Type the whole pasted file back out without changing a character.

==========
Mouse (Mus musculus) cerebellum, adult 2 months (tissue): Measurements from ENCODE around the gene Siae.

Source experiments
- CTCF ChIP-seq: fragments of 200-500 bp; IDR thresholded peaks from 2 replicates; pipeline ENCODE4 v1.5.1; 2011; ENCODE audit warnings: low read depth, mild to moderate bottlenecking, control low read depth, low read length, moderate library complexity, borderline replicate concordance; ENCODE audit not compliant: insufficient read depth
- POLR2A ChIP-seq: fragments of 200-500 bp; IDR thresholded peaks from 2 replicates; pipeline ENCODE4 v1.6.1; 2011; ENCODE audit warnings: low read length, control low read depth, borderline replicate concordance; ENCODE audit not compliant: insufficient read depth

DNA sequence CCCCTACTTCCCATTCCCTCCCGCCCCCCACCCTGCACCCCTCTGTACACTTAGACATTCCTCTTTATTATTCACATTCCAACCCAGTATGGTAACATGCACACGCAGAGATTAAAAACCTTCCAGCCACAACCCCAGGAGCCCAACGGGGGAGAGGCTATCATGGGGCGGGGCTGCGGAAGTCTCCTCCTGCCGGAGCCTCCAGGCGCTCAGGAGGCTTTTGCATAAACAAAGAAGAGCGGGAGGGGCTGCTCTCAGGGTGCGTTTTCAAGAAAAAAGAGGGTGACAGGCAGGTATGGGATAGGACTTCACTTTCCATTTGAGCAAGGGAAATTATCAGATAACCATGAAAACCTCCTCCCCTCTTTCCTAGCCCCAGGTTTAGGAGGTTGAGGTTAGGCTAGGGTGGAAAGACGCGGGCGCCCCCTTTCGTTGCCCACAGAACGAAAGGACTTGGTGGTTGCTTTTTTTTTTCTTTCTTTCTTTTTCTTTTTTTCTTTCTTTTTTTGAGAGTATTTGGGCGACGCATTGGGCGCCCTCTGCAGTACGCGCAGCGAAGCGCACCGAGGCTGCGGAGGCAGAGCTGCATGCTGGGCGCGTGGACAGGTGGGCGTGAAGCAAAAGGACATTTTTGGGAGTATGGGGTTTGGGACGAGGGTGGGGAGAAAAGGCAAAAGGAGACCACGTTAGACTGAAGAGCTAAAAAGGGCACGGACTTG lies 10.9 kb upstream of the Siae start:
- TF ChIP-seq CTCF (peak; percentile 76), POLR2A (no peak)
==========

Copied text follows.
Mouse (Mus musculus) cerebellum, adult 2 months (tissue): Measurements from ENCODE around the gene Siae.

Source experiments
- CTCF ChIP-seq: fragments of 200-500 bp; IDR thresholded peaks from 2 replicates; pipeline ENCODE4 v1.5.1; 2011; ENCODE audit warnings: low read depth, mild to moderate bottlenecking, control low read depth, low read length, moderate library complexity, borderline replicate concordance; ENCODE audit not compliant: insufficient read depth
- POLR2A ChIP-seq: fragments of 200-500 bp; IDR thresholded peaks from 2 replicates; pipeline ENCODE4 v1.6.1; 2011; ENCODE audit warnings: low read length, control low read depth, borderline replicate concordance; ENCODE audit not compliant: insufficient read depth

DNA sequence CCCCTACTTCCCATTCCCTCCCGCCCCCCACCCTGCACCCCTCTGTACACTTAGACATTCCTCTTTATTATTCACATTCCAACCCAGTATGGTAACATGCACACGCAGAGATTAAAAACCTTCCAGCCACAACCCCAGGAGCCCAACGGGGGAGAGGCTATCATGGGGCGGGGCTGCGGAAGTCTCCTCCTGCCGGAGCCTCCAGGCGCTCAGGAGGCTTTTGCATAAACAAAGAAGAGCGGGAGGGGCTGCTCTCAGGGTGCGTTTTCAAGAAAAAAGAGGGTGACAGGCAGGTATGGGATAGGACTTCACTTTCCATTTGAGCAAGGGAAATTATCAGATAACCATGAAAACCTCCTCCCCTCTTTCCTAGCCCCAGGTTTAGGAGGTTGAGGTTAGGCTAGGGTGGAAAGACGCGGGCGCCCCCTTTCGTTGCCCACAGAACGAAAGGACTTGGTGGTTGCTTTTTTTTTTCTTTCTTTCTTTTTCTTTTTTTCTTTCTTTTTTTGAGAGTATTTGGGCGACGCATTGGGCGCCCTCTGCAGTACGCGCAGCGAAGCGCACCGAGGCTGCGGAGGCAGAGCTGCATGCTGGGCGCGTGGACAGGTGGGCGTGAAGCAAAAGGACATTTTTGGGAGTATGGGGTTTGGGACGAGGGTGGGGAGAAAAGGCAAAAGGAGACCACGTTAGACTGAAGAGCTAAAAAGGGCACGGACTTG lies 10.9 kb upstream of the Siae start:
- TF ChIP-seq CTCF (peak; percentile 76), POLR2A (no peak)